An inventive and witty debut about a young man's quest to become a writer and the misadventures in life and love that take him around the globe
From as early as he can remember, the hopelessly unreliable, yet hopelessly earnest, narrator of this ambitious debut novel has wanted to become a writer.
From the jazz clubs of Manhattan to the villages of Sri Lanka, Kristopher Jansma's irresistible narrator will be inspired and haunted by the success of his greatest friend and rival in writing, the eccentric and brilliantly talented Julian McGann, and endlessly enamored with Julian's enchanting friend, Evelyn, the green-eyed girl who got away. After the trio has a disastrous falling out, desperate to tell the truth in his writing and to figure out who he really is, Jansma's narrator finds himself caught in a never-ending web of lies.
As much a story about a young man and his friends trying to make their way in the world as a profoundly affecting exploration of the nature of truth and storytelling, The Unchangeable Spots of Leopards will appeal to readers of Tom Rachman's The Imperfectionists and Jennifer Egan's A Visit from the Goon Squad with its elegantly constructed exploration of the stories we tell to find out who we really are.
Kristopher Jansma's novel is a debut that shouldn't be missed. Readers who delight in high quality writing and who enjoy unusually structured novels will find this one a real gem, and I find myself eagerly looking forward to Jansma's next effort. (Reviewed by Kim Kovacs).
A self-referential first novel about truth, plagiarism, identity and writer's block . . . Jansma has a ways to go before he can master postmodern technique.
Jansma's characters deftly explore the blurred lines between fact and fiction, discovering the shades of truth that lie in between.
Jansma explores how events are shaped into a work of fiction while also showing how we weave the reality of our lives into our own personal narratives. Ultimately, he's concerned with discovering the truth ofthe self that lies both within and beneath that narrative. A smart, searching debut about art and identity.
Starred Review. Canny, seductive and utterly transfixing...A first novel with the strength and agility of a great cat leaping through rings of fire.
Darin Strauss, author of More Than It Hurts You The Unchangeable Spots of Leopards is my new exhibit A for the defense of literary fiction. A great read -- a must read. Kristopher Jasma is more than the real-deal. He's made himself, with this book, essential.
Stewart O'Nan, author of Last Night at the Lobster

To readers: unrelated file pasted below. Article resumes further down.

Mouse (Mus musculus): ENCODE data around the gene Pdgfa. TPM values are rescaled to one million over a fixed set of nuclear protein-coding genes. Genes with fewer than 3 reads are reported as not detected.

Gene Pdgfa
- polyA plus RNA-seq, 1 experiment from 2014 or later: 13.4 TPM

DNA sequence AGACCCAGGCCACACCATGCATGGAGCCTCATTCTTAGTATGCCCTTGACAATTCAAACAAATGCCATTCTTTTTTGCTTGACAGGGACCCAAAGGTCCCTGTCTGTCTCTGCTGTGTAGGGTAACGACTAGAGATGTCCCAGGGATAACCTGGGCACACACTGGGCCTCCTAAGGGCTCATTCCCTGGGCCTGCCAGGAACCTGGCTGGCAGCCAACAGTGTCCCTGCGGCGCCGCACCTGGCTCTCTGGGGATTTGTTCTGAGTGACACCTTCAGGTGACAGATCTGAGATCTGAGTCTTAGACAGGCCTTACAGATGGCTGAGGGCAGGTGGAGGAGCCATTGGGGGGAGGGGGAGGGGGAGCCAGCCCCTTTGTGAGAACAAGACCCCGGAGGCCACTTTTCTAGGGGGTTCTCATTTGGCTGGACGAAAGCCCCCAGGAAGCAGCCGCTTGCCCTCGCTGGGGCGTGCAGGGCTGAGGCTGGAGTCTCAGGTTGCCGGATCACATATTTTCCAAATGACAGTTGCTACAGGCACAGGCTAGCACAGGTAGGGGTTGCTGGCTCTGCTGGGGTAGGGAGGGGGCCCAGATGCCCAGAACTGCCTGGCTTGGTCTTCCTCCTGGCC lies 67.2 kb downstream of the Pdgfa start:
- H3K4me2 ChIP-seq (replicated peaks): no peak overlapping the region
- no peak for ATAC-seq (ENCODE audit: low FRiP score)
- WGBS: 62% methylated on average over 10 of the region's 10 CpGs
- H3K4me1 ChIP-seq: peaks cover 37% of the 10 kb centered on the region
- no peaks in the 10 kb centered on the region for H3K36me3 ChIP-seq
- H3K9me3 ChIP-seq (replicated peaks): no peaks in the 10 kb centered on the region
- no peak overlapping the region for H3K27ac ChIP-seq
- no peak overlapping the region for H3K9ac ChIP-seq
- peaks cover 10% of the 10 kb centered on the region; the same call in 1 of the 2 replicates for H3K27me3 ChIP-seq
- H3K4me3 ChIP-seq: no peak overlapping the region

Light and airy, The Unchangeable Spots of Leopards is a funhouse of a novel about the outsized ambitions of authors and the sneaky power of storytelling. Kristopher Jansma's debut is a whimsical round-the-world tour that recalls Calvino, Millhauser and The Confidence Man.
Mira Bartok, author of The Memory Palace, winner of the National Book Critic's Circle Award
Behold The Unchangeable Spots of Leopards: an eloquent, witty, and inventive debut novel about a promising young writer's persistent quest to reinvent himself. Kristopher Jansma masterfully explores the ways in which we lie in order to grasp the most inexplicable truths in art, life, and love. The protagonist is a trickster-artist and con artist alike; he is Houdini, Tom Ripleyand Hemingway rolled into one. But despite his web of lies, we can't help but root for him all the way to the end. The Unchangeable Spots of Leopards is a tour de force - a nest of Russian dolls, with stories within stories, each tale bringing us a little closer to some glimmer of the truth.
When famous figures spar, their words become part of the public record, particularly when those quarrelling are popular writers.
Ernest Hemingway, for example, was notorious for his antagonistic relationship with many of his contemporaries. While once close, he had a disagreement with his mentor Gertrude Stein over their differing opinions of Sherwood Anderson's works. As the friendship deteriorated, Stein published an unflattering portrait of Hemingway in The Autobiography of Alice B. Toklas. Hemingway countered with A Moveable Feast, in which he criticized Stein's writing for its use of "repetitions that a more conscientious and less lazy writer would have put in the waste basket."
William Faulkner was also critical of Hemingway. He famously stated, "He has never been known to use a word that might send a reader to the dictionary." Hemingway retorted, "Poor Faulkner. Does he really think big...
From the Pulitzer Prizewinning author of March, the journey of a rare illuminated manuscript through centuries of exile and war.
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